Cote d’Ivoire

Executive Summary

Cote d’Ivoire is a democratic republic governed by a president. Elections in March for the 255 seats of the National Assembly, the more powerful of the country’s two legislative bodies, were considered free and fair, and all major political parties participated. The president was re-elected for a third term in October 2020 under conditions generally considered free, although some international observers questioned the fairness of the overall electoral process. Some observers found the process to be satisfactory while others concluded it did not allow for genuine competition.

The National Police, which reports to the Ministry of the Interior and Security, and the National Gendarmerie, which reports to the Ministry of Defense, are responsible for domestic law enforcement. The Coordination Center for Operational Decisions, a mixed unit of police, gendarmerie, and Armed Forces of Cote d’Ivoire personnel, assisted police in providing security in some large cities. The Armed Forces of Cote d’Ivoire, which report to the Ministry of Defense, are responsible for national defense. The Directorate of Territorial Surveillance, under the Ministry of Security and Civil Protection, is responsible for countering internal threats. Civilian authorities at times did not maintain effective control over the security forces. There were reliable reports that members of the security forces committed some abuses.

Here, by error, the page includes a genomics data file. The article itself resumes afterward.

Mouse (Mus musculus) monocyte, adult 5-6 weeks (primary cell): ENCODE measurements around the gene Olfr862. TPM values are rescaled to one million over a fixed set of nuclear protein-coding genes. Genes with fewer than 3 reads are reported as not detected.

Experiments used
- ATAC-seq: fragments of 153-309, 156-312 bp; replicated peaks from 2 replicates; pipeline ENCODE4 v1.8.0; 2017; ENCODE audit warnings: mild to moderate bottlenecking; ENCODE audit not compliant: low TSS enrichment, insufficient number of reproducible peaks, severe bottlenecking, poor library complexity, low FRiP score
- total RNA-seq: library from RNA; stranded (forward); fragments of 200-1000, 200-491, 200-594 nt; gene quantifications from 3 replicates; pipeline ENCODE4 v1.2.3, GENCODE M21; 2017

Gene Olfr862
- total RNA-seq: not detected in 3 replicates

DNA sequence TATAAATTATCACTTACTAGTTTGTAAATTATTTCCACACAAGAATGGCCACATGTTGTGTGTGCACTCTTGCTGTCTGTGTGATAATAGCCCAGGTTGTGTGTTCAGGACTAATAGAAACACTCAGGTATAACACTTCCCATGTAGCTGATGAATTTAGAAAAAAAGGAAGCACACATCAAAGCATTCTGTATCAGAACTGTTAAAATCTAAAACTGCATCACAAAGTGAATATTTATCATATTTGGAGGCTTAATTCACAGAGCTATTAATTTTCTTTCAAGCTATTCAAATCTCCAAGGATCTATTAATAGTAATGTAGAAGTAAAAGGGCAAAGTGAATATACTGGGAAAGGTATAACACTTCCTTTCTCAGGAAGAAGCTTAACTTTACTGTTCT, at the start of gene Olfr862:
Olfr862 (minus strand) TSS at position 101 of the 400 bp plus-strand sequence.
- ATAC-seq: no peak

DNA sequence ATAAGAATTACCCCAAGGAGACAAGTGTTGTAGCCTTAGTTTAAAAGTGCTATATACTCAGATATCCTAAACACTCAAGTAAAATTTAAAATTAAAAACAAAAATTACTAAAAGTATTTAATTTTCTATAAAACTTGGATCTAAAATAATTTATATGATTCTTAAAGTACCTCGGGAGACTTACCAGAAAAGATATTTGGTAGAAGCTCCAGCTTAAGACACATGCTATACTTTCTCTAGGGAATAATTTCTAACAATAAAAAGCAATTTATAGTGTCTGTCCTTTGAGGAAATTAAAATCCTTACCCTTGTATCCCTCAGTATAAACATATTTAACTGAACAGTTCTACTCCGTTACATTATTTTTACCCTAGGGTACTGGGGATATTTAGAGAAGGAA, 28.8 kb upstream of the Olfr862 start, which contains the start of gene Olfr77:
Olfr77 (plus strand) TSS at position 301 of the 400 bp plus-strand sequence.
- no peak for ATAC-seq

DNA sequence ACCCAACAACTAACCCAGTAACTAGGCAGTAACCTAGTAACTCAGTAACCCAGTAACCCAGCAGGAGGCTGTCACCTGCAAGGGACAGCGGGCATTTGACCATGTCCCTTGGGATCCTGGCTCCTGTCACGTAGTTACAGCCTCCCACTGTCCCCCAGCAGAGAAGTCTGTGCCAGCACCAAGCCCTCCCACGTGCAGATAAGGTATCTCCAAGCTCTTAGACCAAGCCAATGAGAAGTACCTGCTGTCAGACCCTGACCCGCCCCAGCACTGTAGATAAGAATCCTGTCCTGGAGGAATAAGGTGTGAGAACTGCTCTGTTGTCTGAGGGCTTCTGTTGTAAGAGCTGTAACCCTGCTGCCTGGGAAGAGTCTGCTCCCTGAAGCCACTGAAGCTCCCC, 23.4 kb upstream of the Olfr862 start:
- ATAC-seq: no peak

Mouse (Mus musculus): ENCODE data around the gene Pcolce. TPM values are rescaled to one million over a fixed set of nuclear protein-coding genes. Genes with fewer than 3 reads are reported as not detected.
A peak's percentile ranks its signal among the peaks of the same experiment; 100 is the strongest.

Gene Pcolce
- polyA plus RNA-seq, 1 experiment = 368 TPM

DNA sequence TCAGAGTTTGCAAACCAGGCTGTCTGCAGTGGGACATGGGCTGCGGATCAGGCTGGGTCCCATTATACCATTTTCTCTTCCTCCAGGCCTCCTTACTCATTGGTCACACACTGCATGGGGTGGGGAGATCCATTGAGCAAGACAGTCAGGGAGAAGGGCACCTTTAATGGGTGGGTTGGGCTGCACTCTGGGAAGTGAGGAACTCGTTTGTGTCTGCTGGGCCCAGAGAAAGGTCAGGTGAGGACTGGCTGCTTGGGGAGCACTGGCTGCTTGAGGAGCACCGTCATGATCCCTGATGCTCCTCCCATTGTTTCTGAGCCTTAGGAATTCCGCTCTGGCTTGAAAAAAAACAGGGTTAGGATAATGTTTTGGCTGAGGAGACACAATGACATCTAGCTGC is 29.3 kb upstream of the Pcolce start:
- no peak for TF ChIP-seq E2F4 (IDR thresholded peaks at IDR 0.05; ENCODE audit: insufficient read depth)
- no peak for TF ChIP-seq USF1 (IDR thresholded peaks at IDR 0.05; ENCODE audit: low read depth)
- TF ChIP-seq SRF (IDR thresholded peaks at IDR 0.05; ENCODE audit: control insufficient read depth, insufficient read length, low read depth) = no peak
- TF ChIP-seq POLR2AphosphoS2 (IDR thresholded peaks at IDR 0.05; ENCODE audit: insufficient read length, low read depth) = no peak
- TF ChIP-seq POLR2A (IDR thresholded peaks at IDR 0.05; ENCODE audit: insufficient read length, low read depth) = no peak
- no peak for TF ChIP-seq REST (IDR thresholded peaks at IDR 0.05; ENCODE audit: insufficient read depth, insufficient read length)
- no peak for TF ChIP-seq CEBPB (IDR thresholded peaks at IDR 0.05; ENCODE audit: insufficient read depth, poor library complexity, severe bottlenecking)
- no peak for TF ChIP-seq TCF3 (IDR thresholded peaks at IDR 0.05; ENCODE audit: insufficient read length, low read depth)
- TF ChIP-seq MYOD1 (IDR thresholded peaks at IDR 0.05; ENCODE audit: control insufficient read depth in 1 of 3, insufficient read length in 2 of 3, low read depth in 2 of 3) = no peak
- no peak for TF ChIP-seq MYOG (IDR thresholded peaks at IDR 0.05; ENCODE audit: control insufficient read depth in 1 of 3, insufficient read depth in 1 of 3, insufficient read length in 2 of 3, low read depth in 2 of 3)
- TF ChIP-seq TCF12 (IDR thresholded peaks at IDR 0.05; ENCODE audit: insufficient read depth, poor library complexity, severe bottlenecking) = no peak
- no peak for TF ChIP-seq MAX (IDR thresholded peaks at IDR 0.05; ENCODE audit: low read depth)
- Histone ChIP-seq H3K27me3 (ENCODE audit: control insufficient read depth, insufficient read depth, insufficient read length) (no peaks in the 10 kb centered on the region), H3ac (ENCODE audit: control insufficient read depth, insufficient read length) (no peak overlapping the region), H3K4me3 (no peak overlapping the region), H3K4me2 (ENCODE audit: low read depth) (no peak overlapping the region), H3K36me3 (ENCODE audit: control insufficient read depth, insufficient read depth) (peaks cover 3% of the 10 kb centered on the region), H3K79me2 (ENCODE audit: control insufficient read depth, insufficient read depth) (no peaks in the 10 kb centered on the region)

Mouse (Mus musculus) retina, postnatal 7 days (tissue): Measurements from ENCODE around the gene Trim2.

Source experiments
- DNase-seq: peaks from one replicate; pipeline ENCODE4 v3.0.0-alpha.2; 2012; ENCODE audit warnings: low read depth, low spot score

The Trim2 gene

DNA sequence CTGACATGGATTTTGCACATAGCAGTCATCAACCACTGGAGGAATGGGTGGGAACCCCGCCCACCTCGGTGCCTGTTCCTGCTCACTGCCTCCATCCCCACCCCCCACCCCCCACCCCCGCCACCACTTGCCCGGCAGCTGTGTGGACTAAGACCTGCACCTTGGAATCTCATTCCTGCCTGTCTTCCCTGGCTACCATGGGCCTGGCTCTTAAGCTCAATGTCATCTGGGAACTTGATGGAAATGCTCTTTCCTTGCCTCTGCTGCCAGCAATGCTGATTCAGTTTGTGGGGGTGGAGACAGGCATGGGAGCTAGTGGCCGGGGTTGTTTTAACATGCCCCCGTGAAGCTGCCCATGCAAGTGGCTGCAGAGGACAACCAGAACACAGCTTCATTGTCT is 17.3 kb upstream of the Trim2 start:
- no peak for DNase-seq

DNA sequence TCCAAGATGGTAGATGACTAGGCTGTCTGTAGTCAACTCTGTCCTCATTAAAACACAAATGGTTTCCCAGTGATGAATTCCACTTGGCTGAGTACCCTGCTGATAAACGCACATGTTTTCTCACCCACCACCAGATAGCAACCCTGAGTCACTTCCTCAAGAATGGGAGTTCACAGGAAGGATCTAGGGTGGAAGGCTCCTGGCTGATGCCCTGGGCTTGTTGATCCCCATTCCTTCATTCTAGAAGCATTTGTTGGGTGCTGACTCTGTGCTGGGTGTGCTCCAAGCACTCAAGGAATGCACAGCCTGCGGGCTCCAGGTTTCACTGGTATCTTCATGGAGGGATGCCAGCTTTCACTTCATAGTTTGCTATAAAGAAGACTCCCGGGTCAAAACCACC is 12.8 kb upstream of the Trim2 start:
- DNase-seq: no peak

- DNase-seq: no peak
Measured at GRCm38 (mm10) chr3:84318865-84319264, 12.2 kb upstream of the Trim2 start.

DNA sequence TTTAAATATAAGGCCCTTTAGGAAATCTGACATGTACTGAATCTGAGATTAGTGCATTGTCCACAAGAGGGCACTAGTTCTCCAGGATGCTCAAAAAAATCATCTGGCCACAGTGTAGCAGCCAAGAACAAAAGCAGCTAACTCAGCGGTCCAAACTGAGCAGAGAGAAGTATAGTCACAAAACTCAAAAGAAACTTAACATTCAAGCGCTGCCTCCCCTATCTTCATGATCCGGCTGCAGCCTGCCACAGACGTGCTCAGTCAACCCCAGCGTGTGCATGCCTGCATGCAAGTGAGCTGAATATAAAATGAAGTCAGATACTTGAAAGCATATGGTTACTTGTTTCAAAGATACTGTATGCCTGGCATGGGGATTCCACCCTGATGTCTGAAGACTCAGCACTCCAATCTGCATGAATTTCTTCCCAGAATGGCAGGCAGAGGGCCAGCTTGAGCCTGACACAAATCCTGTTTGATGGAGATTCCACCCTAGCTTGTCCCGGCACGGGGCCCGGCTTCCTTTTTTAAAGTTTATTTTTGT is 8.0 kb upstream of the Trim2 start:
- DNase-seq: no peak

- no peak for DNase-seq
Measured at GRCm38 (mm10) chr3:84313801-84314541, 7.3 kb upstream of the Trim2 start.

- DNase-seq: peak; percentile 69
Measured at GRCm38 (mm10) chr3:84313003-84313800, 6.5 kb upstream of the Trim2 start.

Significant human rights issues included credible reports of: unlawful or arbitrary killings by government or on behalf of government; harsh and life-threatening prison conditions; arbitrary arrest or detentions; political prisoners or detainees; politically motivated reprisals against individuals in another country; serious problems with the independence of the judiciary; serious restrictions on free expression and media, including violence or threats of violence against journalists and the existence of criminal libel laws; serious government corruption; lack of investigation and accountability for gender-based violence, including but not limited to domestic and/or intimate partner violence, female genital mutilation and other harmful practices; and crimes involving violence or threats of violence targeting lesbian, gay, bisexual, transgender, queer, or intersex persons.

Military police and the military tribunal are responsible for investigating and prosecuting alleged abuses perpetrated by members of the security services. The government took some steps to prosecute officials in the security services, as well as elsewhere in the government, who were accused of abuses, but victims of reported abuses alleged their perpetrators were not disciplined. The government also took steps to prosecute officials who were accused of committing corrupt acts and to recover assets stolen from the state.

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U.S. Department of State

The Lessons of 1989: Freedom and Our Future